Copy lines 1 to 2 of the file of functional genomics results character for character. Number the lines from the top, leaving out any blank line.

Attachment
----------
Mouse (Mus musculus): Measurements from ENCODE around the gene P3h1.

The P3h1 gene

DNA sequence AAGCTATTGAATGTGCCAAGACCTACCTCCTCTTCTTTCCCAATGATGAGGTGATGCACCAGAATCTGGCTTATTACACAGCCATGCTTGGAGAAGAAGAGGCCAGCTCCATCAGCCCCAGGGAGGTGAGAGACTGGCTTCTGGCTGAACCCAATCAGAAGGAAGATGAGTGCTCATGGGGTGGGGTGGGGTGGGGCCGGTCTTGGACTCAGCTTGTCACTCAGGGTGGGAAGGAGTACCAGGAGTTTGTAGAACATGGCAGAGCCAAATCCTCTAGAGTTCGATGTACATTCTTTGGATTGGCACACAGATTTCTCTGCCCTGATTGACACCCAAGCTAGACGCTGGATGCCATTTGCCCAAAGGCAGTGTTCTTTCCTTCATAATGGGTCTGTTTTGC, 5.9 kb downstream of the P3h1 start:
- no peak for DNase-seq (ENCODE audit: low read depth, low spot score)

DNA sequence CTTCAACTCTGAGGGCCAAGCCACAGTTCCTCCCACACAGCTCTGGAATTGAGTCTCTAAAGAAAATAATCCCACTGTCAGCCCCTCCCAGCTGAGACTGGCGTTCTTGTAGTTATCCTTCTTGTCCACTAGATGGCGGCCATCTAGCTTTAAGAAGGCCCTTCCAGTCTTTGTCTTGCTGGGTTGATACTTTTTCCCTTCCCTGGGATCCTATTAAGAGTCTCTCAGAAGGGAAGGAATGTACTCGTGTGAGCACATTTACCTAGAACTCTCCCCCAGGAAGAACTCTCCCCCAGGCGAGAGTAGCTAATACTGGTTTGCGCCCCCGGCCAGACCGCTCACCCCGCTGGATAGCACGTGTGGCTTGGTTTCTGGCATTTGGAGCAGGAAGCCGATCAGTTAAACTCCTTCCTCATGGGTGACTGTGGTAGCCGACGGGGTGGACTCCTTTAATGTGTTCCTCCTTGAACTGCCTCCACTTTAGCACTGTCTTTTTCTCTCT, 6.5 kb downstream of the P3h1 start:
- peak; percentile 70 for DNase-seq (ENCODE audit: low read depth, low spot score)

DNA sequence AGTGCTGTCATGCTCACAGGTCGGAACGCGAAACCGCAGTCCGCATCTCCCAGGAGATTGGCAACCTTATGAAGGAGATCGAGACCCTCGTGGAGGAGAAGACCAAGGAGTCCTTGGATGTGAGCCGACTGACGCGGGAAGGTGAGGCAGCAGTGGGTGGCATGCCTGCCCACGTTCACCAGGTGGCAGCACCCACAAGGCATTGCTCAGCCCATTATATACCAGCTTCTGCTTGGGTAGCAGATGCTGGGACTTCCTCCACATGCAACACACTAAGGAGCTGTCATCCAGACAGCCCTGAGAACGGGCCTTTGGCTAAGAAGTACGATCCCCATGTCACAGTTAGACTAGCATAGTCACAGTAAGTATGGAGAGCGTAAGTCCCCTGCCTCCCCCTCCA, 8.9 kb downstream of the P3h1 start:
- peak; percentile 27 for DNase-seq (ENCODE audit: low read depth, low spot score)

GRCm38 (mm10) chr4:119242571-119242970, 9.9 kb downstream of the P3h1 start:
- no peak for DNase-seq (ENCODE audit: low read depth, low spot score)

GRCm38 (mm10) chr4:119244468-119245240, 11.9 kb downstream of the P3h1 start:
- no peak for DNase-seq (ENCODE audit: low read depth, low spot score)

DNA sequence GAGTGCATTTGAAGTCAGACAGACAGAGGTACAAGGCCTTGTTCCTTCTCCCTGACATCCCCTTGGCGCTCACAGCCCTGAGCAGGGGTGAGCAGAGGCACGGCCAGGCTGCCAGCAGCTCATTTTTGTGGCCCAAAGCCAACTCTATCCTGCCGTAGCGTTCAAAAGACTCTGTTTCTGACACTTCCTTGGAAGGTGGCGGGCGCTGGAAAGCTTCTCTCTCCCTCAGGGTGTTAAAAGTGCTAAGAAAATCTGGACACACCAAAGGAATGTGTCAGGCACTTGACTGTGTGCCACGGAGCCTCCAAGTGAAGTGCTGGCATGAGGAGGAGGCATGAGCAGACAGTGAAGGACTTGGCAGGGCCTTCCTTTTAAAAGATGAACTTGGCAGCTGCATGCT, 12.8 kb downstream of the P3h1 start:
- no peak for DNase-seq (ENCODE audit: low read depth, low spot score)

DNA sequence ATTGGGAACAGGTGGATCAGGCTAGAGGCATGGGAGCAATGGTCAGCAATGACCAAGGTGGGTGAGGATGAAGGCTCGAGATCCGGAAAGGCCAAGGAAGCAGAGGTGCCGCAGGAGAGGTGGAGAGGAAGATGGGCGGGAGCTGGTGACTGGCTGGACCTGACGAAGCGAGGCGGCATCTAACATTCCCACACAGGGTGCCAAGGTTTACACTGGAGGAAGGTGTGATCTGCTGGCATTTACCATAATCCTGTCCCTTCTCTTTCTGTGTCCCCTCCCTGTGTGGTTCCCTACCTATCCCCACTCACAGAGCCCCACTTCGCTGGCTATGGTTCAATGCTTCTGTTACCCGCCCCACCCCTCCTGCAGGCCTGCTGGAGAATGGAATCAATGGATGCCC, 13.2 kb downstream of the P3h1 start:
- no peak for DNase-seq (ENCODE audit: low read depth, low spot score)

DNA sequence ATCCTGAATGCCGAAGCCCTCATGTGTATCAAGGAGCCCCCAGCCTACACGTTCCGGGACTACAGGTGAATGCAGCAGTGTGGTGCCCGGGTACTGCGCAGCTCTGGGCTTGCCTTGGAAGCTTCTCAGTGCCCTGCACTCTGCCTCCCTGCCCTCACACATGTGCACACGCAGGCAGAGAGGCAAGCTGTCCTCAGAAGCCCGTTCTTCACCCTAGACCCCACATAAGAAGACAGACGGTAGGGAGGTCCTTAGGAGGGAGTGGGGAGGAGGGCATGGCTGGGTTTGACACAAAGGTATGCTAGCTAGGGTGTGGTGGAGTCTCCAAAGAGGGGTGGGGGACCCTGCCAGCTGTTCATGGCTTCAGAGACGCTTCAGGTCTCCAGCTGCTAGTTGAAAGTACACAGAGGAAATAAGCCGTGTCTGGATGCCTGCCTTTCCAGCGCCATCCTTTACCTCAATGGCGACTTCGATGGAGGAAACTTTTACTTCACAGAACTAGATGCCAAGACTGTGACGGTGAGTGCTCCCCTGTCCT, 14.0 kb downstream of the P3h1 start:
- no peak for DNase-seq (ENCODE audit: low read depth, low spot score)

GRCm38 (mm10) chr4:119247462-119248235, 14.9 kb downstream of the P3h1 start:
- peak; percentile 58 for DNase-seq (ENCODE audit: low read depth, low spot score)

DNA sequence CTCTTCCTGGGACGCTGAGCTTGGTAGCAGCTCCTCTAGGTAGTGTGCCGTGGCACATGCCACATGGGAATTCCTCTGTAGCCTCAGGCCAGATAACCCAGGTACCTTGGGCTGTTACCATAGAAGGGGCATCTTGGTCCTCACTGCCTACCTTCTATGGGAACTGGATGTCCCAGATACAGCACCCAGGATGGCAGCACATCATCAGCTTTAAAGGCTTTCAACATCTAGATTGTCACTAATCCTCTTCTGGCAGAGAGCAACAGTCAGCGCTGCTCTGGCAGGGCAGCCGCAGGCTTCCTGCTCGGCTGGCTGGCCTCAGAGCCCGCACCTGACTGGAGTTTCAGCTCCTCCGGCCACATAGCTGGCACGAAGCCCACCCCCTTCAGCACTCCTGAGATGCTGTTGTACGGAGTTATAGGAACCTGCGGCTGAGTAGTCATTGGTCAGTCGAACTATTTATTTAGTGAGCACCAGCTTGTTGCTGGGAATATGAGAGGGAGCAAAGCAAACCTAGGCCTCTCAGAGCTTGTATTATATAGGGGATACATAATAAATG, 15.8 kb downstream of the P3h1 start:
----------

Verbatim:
Mouse (Mus musculus): Measurements from ENCODE around the gene P3h1.

The P3h1 gene